A New Mexico official told a local news outlet that the CCP virus-related state ban on mass gatherings could last for as long as 18 months.
Tourism Secretary Jen Paul Schroer said last week that New Mexico’s prohibition of gatherings of more than 100 people may not be lifted earlier than when a vaccine becomes available, the Santa Fe New Mexican reported.
“I know a lot of events have been canceled this year,” Schroer said at a virtual meeting about reopening the state’s hospitality industry. “We may not have the ability to do a mass gathering until we have a vaccine or herd immunity. It could be a year or 18 months.”
The development of candidate vaccines for the CCP virus has been fast-tracked. Public health expert Dr. Anthony Fauci, a member of the White House coronavirus task force, said recently that he believes a vaccine could be ready for deployment in December or January 2021.
President Donald Trump said at an event in mid-May on vaccine development that he anticipated one would be ready by the end of the year or sooner. “We’re doing tremendously well,” Trump said.
“From the earliest days of the pandemic, we have marshaled the genius of American scientists and researchers from all across government and the private sector, from academia, from everywhere, to vanquish the virus,” Trump told an assembly at the Rose Garden on May 15.
That same day, New Mexico Gov. Michelle Lujan Grisham, a Democrat, signed a modified emergency public health order that eased some restrictions on businesses and, among other changes, required everyone to wear a cloth face covering in public, except when eating, drinking, and exercising.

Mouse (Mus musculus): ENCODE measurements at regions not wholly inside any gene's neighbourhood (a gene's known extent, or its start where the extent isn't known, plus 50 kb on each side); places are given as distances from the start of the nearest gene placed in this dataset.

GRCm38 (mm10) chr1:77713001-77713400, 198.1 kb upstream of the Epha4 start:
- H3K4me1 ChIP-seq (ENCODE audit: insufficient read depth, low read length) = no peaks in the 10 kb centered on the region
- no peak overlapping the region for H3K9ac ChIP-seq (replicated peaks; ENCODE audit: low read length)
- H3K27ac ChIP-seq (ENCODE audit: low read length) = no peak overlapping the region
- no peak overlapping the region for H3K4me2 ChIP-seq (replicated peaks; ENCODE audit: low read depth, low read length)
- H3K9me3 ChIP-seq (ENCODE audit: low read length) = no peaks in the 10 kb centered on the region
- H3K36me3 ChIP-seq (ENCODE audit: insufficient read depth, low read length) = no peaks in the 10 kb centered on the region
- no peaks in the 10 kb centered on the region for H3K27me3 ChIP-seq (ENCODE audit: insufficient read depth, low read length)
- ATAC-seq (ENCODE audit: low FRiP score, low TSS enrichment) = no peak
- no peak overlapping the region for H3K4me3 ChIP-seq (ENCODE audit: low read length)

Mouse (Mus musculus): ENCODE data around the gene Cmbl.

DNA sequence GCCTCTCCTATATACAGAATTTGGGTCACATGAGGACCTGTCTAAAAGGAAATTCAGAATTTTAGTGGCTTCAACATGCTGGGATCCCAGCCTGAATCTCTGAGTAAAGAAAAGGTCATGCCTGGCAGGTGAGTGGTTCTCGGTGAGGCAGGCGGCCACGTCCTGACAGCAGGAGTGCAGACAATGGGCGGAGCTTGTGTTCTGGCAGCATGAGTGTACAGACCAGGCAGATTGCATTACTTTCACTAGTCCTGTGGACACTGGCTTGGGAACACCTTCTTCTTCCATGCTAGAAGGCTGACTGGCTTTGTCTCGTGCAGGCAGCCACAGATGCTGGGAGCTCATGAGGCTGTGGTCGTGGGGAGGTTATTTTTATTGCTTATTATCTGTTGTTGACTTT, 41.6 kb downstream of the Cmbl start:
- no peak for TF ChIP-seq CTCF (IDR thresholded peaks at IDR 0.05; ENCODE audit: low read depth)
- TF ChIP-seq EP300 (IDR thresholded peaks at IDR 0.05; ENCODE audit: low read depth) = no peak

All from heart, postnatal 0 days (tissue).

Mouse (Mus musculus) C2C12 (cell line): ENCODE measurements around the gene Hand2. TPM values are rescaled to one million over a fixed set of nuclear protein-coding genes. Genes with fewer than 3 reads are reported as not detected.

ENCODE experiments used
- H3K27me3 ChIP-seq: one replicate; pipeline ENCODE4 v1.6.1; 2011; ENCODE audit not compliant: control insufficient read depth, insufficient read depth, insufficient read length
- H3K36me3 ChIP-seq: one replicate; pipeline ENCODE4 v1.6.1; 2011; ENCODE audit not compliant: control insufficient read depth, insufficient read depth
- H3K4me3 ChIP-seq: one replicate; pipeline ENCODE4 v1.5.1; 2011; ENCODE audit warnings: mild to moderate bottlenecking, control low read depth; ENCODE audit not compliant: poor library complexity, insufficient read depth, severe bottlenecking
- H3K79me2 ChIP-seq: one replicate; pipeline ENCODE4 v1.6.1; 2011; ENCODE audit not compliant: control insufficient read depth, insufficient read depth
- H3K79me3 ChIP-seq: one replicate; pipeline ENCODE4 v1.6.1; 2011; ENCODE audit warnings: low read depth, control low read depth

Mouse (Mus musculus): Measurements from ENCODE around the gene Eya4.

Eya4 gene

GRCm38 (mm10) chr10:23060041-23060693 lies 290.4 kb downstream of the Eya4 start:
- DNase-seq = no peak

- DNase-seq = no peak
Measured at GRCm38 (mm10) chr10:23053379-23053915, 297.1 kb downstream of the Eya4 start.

“I know this is not popular, but seat belts, child safety seats and airbags weren’t popular either when they were first adopted, and we know they save lives,” Grisham said in a release. “Please: Wear a mask. It’s compassionate. It protects others, including frontline workers of all types, and we owe them a great debt of gratitude. Let’s protect them and each other and our families.”
The new order, which was modified “to acknowledge incremental progress against the novel coronavirus,” remains in effect through May 31. It allows retailers to resume operations but in a limited scope of 25 percent of maximum occupancy.
The order retains the bulk of stay-at-home restrictions, which instruct all New Mexicans to stay at home except for outings that are absolutely necessary for health, safety, and welfare.
“If New Mexicans don’t help us as we ease restrictions, we’ll see cases rise, and as they rise, we’ll have to shut down again. That’s the only tool I have,” the governor said.
One of the casualties of the lockdown is an iconic motorcycle rally in the northern New Mexico town of Red River that was expected to draw 20,000 riders and has been a reliable source of revenue for 37 years, which has now been canceled.
“The Town of Red River is committed to playing a constructive role to limit the spread of this virus and limit any extra burdens to our healthcare system,” the rally organizers said in an April 16 update (pdf), which noted that the Red River Town Council voted not to allow vendors and wouldn’t issue itinerant permits for the Memorial Weekend rally.
Red River’s tourism director, April Ralph, said the town had brought in portable toilets and set up picnic benches anyway. She said it expects visitors from Texas escaping the heat, and that some bikers would come to tour a scenic byway called the Enchanted Circle and pay homage at a Vietnam War memorial, rally or not.
“People are getting antsy to move and get out,” Ralph said. “We are hoping that next year will be a whole different ball game.”
New Mexico state health officials on May 24 announced 149 additional positive COVID-19 cases, as well as nine deaths.